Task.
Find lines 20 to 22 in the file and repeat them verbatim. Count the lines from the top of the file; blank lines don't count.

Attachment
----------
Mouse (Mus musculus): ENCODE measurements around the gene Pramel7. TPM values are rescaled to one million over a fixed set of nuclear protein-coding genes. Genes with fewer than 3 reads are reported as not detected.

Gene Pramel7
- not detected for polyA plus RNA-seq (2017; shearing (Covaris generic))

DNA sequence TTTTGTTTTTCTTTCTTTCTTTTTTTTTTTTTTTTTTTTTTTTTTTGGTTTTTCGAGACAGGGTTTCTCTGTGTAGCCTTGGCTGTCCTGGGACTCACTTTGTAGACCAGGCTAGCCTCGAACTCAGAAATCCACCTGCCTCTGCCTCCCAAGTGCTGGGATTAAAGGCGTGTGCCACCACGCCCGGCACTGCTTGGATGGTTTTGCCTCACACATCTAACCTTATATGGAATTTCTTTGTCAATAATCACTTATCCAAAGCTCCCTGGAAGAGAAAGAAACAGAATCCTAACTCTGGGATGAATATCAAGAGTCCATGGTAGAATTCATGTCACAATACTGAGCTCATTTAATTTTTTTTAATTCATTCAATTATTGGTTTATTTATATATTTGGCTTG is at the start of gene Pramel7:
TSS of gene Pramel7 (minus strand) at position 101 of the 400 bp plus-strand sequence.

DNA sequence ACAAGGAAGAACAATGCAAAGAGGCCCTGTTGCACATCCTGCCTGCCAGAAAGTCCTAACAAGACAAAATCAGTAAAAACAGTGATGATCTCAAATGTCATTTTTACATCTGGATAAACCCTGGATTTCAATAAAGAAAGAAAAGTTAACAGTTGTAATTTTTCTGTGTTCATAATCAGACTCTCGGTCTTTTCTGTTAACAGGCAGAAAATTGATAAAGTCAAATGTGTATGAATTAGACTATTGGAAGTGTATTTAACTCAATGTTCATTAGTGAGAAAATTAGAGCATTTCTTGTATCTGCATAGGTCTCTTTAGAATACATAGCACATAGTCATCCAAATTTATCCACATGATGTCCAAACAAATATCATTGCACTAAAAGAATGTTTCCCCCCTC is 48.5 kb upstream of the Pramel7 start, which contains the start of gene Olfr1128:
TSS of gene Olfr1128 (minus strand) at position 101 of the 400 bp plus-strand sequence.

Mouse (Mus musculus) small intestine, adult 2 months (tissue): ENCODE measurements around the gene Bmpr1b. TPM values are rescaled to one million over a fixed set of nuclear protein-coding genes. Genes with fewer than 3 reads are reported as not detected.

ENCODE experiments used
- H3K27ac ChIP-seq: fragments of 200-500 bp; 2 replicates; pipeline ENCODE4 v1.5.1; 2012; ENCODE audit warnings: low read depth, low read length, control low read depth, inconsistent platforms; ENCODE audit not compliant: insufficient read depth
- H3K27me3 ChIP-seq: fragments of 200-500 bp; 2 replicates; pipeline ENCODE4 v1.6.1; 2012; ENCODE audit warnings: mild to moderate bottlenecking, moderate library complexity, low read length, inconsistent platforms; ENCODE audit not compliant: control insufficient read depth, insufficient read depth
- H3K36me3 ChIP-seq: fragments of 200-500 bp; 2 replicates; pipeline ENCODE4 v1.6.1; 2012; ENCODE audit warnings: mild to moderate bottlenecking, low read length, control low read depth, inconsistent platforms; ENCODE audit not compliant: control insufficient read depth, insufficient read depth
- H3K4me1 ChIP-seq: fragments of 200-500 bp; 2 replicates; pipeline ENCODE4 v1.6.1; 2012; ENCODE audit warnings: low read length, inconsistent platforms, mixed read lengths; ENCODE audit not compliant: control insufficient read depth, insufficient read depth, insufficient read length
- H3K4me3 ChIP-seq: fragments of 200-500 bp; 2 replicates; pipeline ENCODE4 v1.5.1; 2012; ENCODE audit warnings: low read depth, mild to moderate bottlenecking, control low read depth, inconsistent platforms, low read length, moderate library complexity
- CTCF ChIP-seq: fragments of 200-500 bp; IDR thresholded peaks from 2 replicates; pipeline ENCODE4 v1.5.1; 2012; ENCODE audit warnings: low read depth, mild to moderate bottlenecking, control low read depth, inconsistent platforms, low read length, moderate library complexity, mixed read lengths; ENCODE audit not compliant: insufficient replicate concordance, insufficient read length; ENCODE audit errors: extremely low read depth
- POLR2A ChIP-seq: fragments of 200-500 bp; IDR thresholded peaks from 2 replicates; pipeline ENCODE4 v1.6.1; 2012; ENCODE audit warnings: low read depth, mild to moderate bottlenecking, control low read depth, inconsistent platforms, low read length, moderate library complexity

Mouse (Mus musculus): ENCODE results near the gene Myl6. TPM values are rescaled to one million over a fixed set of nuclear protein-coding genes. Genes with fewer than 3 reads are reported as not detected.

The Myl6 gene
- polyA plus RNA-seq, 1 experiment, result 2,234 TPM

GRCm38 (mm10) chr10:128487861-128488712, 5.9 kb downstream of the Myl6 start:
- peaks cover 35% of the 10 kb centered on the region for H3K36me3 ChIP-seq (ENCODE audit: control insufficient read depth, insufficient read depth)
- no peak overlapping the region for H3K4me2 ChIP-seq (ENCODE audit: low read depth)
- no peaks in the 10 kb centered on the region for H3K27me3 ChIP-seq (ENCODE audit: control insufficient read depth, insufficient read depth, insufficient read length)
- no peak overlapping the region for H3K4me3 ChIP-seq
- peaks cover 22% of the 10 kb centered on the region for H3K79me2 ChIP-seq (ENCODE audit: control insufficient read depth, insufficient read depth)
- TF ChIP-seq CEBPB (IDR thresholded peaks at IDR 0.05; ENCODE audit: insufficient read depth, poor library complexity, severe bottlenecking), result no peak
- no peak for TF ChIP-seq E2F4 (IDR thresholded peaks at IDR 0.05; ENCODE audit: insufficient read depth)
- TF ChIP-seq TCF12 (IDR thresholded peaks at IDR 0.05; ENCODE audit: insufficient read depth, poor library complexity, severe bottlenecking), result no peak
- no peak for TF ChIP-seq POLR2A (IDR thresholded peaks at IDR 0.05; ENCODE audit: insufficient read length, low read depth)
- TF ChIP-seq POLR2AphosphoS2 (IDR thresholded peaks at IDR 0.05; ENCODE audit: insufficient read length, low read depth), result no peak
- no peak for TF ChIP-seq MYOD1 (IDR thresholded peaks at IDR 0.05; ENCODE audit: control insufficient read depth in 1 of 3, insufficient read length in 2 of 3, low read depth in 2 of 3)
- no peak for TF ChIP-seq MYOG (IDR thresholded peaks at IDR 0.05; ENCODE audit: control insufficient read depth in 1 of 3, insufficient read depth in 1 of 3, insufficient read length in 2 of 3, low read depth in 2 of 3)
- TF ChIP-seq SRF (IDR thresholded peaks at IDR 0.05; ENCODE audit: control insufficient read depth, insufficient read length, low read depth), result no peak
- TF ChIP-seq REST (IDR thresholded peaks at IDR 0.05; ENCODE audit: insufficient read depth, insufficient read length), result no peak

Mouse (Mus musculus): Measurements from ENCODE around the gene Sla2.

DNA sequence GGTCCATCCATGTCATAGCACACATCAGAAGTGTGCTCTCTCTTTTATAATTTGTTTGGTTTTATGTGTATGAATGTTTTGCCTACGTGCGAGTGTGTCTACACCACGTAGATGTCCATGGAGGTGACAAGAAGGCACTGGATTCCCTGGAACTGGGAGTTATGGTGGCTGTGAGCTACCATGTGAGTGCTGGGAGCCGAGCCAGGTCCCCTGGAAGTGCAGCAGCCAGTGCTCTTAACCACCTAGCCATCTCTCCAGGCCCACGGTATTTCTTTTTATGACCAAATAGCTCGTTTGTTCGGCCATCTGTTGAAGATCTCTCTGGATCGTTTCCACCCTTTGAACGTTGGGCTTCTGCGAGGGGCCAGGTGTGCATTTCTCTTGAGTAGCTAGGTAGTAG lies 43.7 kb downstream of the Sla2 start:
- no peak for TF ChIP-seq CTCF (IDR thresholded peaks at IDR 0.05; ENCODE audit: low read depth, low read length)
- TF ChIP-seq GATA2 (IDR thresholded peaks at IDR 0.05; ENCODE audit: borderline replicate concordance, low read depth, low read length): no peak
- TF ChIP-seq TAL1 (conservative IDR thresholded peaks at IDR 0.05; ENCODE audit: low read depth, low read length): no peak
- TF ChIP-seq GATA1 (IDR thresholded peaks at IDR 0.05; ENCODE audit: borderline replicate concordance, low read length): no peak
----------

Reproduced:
GRCm38 (mm10) chr10:128487861-128488712, 5.9 kb downstream of the Myl6 start:
- peaks cover 35% of the 10 kb centered on the region for H3K36me3 ChIP-seq (ENCODE audit: control insufficient read depth, insufficient read depth)
- no peak overlapping the region for H3K4me2 ChIP-seq (ENCODE audit: low read depth)